 Freeze State Purchases of Recreational Land – Savings $78 million

This proposal would freeze the purchase of additional recreational land by the state. Given the state fiscal year (SFY) 09-10 executive proposal to renege on the state’s current local tax obligation on existing state owned lands, the state cannot continue to purchase land. Current cash balances for this purpose would be transferred from the Environmental Protection Fund.

 Freeze Planned Medicaid Expansions – $200 million by 2011-12

All initiatives to expand the state’s Medicaid program should be stopped immediately as the state cannot afford the current program which is the most expansive in the nation. The Paterson administration is seeking to expand eligibility for Family Health Plus (FHP) to 200 percent of the federal poverty level. FHP enrollment in New York is projected to grow by another 128,000 families over the next four years. Expansions in eligibility to the Child Health Plus program should also be reevaluated. Higher Medicaid enrollment and use will add $975 million to the state-taxpayers' share of Medicaid costs by 2011-12, according to the governor's financial plan. Meanwhile, federal stimulus aid is supposed to expire the year after next, which will leave New Yorkers to cover more than $3 billion a year now temporarily underwritten by federal stimulus aid.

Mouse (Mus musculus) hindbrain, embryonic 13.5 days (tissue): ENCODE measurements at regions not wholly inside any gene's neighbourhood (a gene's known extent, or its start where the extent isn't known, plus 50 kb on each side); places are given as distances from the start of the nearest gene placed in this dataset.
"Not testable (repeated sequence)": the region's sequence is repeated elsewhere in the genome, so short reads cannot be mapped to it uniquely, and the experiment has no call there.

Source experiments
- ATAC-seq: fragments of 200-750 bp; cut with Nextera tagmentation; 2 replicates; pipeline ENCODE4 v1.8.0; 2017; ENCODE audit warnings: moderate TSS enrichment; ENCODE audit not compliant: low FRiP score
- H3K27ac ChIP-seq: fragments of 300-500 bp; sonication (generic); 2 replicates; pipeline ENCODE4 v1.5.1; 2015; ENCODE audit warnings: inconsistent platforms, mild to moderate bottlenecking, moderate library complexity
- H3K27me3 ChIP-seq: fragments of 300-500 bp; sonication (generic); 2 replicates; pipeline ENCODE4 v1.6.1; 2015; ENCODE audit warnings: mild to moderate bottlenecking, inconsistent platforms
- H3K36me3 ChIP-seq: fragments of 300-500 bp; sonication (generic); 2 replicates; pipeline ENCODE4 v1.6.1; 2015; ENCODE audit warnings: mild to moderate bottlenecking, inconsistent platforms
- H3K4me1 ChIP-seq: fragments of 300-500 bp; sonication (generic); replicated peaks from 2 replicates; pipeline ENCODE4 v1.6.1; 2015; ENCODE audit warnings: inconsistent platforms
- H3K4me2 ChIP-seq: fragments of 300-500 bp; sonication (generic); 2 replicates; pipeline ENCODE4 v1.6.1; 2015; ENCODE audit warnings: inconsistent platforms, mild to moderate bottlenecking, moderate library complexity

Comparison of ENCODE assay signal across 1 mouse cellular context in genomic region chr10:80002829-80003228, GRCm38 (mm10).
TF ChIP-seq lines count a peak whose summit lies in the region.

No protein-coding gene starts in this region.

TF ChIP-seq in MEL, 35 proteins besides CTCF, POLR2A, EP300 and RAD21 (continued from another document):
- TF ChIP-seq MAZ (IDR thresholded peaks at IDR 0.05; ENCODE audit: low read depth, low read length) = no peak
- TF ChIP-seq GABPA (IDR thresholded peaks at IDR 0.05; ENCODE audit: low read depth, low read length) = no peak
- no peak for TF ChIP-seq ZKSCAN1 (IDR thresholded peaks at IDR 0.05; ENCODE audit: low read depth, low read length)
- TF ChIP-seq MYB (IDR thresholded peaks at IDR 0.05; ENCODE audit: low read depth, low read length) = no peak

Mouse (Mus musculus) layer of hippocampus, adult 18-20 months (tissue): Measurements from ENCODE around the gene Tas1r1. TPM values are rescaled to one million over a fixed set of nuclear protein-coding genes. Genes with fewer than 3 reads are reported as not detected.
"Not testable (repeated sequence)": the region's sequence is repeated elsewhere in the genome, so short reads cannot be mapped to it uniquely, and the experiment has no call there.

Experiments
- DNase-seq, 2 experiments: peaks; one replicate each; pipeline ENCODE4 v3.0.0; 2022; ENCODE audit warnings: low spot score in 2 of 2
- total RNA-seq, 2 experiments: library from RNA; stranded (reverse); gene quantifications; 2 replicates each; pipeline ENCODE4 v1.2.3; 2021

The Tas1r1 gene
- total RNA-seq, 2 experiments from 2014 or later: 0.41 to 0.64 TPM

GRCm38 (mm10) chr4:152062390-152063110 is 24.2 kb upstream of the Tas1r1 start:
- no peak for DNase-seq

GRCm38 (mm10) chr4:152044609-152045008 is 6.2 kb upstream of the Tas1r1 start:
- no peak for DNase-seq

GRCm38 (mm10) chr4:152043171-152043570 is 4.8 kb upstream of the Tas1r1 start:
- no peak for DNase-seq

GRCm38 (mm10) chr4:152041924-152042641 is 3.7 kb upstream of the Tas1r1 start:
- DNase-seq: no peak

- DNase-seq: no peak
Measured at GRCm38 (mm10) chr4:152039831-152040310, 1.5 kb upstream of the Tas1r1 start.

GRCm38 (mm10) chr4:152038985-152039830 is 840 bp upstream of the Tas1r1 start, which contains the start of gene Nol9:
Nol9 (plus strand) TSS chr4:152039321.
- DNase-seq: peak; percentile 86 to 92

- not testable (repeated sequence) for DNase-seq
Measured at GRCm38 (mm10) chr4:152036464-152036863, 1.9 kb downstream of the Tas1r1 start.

 Reinstitute Medicaid and Welfare Anti-Fraud / Taxpayer Protections - $34 million

The adopted budget includes an initiative to “streamline access to coverage”.  This “streamlining” of the Medicaid and welfare application process works by eliminating mechanisms designed to protect the taxpayers from fraud, waste and abuse such as the requirement for face-to-face interviews, fingerprinting and asset tests for determining eligibility.  All of these safeguards should remain in place to insure that those receiving Medicaid and welfare benefits are indeed eligible under the law.

 Cut Medicaid Optional Services - $150 million

The New York State Medicaid program offers nearly 2 dozen optional services not required under the federal Medicaid program. Reducing the number of optional services to those required by the federal government would reduce costs. Eliminating all optional services would save the state $150 million.

 Cut 5% from Select Agency Contract Balances - $300 million

As of September of 2009, the undisbursed balance of existing state contracts totals more than $129 billion. This proposal excludes the following types of contracts: authority, revenue generating, repayments to state contracts, community project fund, construction, construction related, non general fund, Department of Health, State Ed, and contracts with zero balance. The proposal assumes a 5% reduction in all undisbursed balances, of which 1% would be general fund savings.